Grants to help port security in Hawai'i
The state and four Hawai'i companies will receive more than $7 million in federal grant money to help combat terrorist threats by sea, Sen. Dan Inouye announced yesterday.
"As we all know, Hawai'i is very dependent on maritime traffic. Our ports are vital lifelines for our islands," said Inouye, D-Hawai'i, adding that the grants are key to ensuring the safety of Hawai'i's ports.
The largest grant, for $2.9 million, was awarded to the Tesoro Hawaii Corp., which owns a refinery in West O'ahu. The state Department of Land and Natural Resources will receive $1.5 million for Kailua on the Big Island and Matson Navigation Co. will get $805,000.
Other grants all more than $600,000 were awarded to the state Department of Transportation, The Gas Co. and Chevron Products Co.-Hawaii Refinery.
Coast Guard Lt. Charlie Johnson, the assistant chief of Hawai'i's port operations, said the grants will pay for physical upgrades to security at the ports, ranging from barriers to security systems to training programs.
The grants are awarded by the U.S. Department of Transportation's Maritime Administration. This is the second year they have been offered.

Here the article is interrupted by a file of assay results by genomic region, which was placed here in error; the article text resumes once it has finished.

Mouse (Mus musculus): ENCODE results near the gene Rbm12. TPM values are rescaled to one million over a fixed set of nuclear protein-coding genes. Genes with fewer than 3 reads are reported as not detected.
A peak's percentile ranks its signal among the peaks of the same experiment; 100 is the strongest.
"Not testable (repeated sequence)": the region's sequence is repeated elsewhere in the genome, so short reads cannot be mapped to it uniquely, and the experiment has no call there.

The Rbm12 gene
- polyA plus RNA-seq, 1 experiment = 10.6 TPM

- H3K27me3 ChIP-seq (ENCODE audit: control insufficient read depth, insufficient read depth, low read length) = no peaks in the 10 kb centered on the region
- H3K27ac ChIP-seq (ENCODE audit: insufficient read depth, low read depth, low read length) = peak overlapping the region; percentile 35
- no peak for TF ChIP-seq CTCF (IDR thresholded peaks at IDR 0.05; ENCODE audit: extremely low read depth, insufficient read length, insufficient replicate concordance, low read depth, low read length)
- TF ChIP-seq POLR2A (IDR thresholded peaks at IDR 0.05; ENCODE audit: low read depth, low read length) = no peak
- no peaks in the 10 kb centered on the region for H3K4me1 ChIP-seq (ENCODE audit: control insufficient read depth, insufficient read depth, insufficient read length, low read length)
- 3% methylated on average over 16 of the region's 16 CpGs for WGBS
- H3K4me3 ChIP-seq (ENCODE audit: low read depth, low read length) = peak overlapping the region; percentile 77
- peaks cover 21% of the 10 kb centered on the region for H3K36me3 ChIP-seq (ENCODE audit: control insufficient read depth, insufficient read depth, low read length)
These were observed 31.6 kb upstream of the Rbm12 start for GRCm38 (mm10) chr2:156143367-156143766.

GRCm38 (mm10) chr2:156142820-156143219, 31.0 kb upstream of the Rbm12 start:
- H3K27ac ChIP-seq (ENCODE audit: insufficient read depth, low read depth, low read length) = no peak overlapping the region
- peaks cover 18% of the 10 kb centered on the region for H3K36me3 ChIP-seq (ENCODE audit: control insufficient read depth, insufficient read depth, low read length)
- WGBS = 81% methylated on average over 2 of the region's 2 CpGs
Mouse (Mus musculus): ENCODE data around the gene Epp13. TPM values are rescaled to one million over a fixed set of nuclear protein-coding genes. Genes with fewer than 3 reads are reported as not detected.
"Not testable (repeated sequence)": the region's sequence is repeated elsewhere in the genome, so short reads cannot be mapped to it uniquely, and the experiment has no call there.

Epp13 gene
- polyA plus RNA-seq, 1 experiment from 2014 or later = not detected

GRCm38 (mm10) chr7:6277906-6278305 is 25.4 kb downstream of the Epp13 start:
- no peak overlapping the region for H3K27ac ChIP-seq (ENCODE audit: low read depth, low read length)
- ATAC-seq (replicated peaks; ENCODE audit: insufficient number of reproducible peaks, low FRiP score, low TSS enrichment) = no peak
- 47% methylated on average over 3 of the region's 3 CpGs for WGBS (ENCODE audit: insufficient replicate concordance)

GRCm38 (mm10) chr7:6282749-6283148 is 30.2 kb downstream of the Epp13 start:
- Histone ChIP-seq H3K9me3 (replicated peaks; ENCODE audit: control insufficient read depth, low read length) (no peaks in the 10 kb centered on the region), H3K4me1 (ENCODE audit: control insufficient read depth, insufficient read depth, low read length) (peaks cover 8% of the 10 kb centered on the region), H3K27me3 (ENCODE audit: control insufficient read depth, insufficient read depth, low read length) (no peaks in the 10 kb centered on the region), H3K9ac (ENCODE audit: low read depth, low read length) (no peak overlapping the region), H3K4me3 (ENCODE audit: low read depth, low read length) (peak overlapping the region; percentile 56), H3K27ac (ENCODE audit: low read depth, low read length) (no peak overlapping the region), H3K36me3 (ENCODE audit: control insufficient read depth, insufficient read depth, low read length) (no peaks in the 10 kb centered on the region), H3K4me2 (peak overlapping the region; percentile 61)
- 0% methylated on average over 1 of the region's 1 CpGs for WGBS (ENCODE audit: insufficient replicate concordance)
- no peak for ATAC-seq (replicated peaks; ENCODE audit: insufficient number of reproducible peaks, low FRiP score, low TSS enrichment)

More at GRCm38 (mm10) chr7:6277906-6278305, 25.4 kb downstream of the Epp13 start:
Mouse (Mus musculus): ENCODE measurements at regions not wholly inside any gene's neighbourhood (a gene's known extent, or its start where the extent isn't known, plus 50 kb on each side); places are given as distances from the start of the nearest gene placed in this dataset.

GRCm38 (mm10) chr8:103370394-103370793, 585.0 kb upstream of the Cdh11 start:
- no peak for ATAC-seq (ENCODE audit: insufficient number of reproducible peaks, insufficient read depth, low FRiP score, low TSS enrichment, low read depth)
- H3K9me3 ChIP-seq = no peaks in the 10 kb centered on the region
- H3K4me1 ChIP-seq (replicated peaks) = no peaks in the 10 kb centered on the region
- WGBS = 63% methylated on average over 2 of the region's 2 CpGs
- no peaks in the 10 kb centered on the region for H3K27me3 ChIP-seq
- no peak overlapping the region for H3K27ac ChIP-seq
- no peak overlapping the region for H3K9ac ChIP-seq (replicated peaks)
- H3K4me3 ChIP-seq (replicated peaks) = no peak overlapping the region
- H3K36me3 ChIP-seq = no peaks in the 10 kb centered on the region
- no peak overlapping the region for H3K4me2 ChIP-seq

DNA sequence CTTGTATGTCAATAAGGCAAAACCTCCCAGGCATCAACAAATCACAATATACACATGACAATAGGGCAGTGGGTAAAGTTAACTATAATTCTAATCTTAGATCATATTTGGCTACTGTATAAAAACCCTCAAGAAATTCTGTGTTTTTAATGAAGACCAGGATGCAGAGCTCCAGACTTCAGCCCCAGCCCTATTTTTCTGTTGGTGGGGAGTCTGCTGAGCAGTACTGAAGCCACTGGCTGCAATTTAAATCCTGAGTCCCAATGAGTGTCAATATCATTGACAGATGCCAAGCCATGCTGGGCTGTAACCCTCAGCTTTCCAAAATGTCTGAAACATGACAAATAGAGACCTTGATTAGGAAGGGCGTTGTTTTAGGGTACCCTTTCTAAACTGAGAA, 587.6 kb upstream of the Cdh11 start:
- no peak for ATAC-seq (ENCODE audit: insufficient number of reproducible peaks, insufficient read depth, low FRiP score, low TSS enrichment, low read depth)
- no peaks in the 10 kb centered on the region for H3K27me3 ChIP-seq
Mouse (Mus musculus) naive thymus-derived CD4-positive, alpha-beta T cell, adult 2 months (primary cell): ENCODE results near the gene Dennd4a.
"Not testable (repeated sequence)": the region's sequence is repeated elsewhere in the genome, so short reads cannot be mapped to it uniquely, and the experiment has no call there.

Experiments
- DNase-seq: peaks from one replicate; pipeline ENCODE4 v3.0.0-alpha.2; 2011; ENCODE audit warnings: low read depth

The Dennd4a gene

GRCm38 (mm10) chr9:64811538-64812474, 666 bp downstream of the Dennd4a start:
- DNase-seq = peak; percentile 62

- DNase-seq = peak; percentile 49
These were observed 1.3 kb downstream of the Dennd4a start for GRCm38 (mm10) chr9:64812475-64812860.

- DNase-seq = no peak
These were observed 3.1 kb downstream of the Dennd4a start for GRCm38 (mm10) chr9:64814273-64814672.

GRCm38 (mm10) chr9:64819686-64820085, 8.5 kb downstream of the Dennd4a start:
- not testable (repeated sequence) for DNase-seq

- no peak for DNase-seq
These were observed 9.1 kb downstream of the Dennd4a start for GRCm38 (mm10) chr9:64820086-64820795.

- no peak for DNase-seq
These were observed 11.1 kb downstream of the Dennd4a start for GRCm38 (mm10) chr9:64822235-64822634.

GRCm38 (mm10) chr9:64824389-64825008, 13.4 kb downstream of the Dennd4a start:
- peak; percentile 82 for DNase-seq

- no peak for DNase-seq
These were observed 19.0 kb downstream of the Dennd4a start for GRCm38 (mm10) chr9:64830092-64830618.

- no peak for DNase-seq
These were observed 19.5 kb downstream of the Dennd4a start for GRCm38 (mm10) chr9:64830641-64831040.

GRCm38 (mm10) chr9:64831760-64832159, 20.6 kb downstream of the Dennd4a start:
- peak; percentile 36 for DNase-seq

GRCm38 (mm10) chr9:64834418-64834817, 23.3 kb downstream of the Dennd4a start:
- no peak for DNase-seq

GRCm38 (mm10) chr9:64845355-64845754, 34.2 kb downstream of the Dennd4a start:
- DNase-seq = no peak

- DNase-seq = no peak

Johnson said he led the committee of Coast Guard personnel that reviewed Hawai'i's applications for the grants and ranked them for the transportation department.
During the review process, the committee investigated whether a company's claim to a potential security threat was valid and, if so, how severe that threat was.
Officials at Tesoro Corp. and the state's DLNR did not return phone calls seeking comment. Chevron referred comment to the Coast Guard.
Coast Guard spokesman Lt. Cmdr. Todd Offutt also could not give specifics on what the money will be used for, but said the grants will address different areas of port security concern.
Hawai'i residents and cruise ship passengers "may or may not" see any difference at Hawaii's ports because of the grants, he said.
"Some of those things are visible and some are less visible."
Offutt said the Coast Guard continues to see improvements in the physical and computer security at Hawai'i's ports.
"The state of Hawai'i has done a very good job," he said. "We have a very good security posture. I think we are doing quite well."
The grants are part of the $150 million in the 2003 Omnibus Appropriations Act and $20 million from the 2003 Supplemental Appropriations Act set aside for port security.
Other ports that received awards include: The New York City Department of Transportation, $7 million; the port of San Francisco, $3.4 million; and the Alaska Department of Transportation, $2.2 million, Inouye press secretary Mike Yuen said.